The League, the second party in Meloni’s government, wanted to get rid of humanitarian protection altogether. Forza Italia, the party of former prime minister Silvio Berlusconi, was wary. The compromise bill narrows the conditions under which humanitarian protection may be granted, including if an applicant has a serious illness or if there are “exceptional” circumstances in their home country (so poverty or the absence of democracy doesn’t count).

Will it work?

The Netherlands abolished both subsidiary and humanitarian protection. Migrants who were denied one status would often try for another, creating more work for immigration services and delaying their return.

It didn’t lead to a reduction in either arrivals or recognition rates. Forced to chose between awarding refugee status and potentially putting somebody in harm’s way, Dutch immigration officials often opt for the former. Especially when they are overworked and disputing an asylum request is time-consuming.

What’s next?

“Let it be clear, we are not solving the problem. The solution can only depend on responsible intervention by the European Union,” Meloni’s minister for civil protection and maritime policies, Nello Musumeci, cautioned after the Senate vote.

The prime minister’s proposal to fund asylum centers in North Africa is gaining support from other leaders, including the Netherlands’ Mark Rutte. But it could take years to set up — assuming countries in North Africa can be persuaded to cooperate.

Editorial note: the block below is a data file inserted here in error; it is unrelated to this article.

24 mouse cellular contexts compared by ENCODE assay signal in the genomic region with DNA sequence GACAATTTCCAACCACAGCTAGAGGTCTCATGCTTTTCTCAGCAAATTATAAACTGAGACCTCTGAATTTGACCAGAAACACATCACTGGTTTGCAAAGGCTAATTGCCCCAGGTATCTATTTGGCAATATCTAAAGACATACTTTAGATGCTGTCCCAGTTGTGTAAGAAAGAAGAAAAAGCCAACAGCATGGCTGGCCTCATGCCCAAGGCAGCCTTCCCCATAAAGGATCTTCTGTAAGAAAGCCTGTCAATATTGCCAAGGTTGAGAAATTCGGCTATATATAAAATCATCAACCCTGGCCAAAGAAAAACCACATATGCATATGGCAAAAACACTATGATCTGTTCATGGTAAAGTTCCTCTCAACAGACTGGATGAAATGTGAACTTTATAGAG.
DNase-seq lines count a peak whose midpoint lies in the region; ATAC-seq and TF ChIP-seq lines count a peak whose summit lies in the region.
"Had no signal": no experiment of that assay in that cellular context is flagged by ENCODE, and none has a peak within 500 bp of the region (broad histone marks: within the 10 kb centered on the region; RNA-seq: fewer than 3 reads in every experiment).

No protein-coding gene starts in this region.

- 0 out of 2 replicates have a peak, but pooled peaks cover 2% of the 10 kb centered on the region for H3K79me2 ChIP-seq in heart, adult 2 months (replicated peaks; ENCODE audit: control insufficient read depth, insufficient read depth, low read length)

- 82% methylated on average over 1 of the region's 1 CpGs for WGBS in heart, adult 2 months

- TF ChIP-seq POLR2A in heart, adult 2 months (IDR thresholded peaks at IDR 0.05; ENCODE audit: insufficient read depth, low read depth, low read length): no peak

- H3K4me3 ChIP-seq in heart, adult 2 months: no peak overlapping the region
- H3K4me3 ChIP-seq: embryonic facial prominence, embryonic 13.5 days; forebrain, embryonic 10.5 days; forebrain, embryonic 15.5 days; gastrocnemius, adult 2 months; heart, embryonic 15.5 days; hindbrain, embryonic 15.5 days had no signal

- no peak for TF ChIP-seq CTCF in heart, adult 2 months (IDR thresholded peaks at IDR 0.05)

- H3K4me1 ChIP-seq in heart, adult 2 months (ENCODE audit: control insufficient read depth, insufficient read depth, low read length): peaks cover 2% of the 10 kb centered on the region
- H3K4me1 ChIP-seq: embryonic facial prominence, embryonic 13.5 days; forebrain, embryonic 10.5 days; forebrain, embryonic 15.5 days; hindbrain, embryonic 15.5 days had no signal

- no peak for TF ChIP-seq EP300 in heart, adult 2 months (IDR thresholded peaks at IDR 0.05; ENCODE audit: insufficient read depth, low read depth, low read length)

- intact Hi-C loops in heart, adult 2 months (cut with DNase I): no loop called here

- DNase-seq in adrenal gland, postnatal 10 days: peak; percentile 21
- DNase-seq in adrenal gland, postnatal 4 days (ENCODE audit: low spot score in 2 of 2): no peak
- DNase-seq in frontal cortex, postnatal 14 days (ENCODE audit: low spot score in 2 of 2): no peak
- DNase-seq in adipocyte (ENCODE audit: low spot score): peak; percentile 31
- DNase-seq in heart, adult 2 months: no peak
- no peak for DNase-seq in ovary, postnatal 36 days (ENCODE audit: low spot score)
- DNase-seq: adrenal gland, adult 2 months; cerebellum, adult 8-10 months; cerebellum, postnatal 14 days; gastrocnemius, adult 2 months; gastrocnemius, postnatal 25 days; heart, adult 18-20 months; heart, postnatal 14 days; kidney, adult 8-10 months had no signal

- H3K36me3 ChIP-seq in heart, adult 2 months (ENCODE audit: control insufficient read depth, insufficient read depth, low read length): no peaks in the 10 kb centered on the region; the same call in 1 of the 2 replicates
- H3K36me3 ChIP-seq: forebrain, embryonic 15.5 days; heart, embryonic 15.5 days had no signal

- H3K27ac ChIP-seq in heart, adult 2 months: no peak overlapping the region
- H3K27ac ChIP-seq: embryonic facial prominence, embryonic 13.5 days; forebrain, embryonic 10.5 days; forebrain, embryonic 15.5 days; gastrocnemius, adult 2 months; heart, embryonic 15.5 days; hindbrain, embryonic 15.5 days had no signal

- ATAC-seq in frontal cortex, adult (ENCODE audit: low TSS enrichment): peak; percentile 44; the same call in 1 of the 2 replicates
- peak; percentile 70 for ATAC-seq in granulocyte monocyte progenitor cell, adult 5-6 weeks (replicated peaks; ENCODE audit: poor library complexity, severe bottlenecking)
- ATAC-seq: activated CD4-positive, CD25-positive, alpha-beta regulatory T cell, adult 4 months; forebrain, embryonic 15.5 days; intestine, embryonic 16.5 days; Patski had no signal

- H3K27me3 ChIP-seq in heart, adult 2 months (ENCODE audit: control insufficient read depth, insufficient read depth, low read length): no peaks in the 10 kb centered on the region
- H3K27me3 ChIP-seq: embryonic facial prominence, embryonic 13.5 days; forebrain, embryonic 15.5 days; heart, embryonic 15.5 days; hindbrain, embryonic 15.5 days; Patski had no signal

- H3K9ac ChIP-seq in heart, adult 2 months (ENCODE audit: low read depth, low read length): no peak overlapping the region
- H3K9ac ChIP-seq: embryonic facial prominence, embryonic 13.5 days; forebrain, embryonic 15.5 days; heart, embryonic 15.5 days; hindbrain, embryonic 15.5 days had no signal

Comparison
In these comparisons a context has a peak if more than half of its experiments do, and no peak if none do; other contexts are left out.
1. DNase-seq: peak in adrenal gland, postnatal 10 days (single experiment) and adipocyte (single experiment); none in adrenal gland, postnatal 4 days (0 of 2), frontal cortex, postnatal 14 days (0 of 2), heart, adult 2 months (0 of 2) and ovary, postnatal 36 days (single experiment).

In the short term, member states would limit visas for third countries that fail to stop irregular migration. French president Emmanuel Macron would even withhold developmental aid from countries that refuse to take rejected asylum seekers back. There is EU money to strengthen border defenses.

The divide is over who should take in migrants who are entitled to asylum.

Central and Northern member states argue for a restoration of the so-called Dublin Regulation, which requires asylum seekers to apply for status in the first EU country they arrive in. If they are recognized as refugees, they would get residency in that country.

Mediterranean states like Italy argue that is unfair, because they receive the bulk of arrivals.

The European Commission has for years argued for a proportionate distribution of refugees across the 27 member states of the EU, but that is unacceptable to countries like Hungary and Poland. A solution may be to require countries that opt out of such a distribution scheme to contribute more to EU border security.